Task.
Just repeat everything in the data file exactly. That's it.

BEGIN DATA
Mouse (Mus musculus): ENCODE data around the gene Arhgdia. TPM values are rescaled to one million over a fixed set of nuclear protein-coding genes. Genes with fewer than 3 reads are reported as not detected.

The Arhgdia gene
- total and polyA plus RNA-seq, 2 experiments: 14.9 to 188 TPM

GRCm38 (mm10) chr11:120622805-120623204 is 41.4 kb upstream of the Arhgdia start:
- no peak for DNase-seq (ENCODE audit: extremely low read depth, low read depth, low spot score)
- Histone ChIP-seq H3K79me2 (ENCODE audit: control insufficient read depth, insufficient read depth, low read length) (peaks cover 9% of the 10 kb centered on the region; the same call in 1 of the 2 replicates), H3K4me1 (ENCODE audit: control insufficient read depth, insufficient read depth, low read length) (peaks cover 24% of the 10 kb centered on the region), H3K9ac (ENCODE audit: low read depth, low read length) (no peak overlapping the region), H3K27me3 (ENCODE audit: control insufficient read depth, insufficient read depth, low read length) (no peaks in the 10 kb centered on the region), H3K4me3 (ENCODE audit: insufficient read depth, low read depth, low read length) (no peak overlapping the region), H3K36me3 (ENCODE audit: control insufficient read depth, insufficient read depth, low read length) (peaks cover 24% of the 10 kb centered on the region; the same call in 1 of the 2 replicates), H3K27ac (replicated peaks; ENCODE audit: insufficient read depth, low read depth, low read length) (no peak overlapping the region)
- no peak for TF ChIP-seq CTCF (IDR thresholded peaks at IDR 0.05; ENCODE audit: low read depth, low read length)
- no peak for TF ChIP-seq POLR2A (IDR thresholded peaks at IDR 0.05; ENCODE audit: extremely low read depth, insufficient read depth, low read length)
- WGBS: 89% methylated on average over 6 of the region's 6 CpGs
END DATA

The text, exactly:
Mouse (Mus musculus): ENCODE data around the gene Arhgdia. TPM values are rescaled to one million over a fixed set of nuclear protein-coding genes. Genes with fewer than 3 reads are reported as not detected.

The Arhgdia gene
- total and polyA plus RNA-seq, 2 experiments: 14.9 to 188 TPM

GRCm38 (mm10) chr11:120622805-120623204 is 41.4 kb upstream of the Arhgdia start:
- no peak for DNase-seq (ENCODE audit: extremely low read depth, low read depth, low spot score)
- Histone ChIP-seq H3K79me2 (ENCODE audit: control insufficient read depth, insufficient read depth, low read length) (peaks cover 9% of the 10 kb centered on the region; the same call in 1 of the 2 replicates), H3K4me1 (ENCODE audit: control insufficient read depth, insufficient read depth, low read length) (peaks cover 24% of the 10 kb centered on the region), H3K9ac (ENCODE audit: low read depth, low read length) (no peak overlapping the region), H3K27me3 (ENCODE audit: control insufficient read depth, insufficient read depth, low read length) (no peaks in the 10 kb centered on the region), H3K4me3 (ENCODE audit: insufficient read depth, low read depth, low read length) (no peak overlapping the region), H3K36me3 (ENCODE audit: control insufficient read depth, insufficient read depth, low read length) (peaks cover 24% of the 10 kb centered on the region; the same call in 1 of the 2 replicates), H3K27ac (replicated peaks; ENCODE audit: insufficient read depth, low read depth, low read length) (no peak overlapping the region)
- no peak for TF ChIP-seq CTCF (IDR thresholded peaks at IDR 0.05; ENCODE audit: low read depth, low read length)
- no peak for TF ChIP-seq POLR2A (IDR thresholded peaks at IDR 0.05; ENCODE audit: extremely low read depth, insufficient read depth, low read length)
- WGBS: 89% methylated on average over 6 of the region's 6 CpGs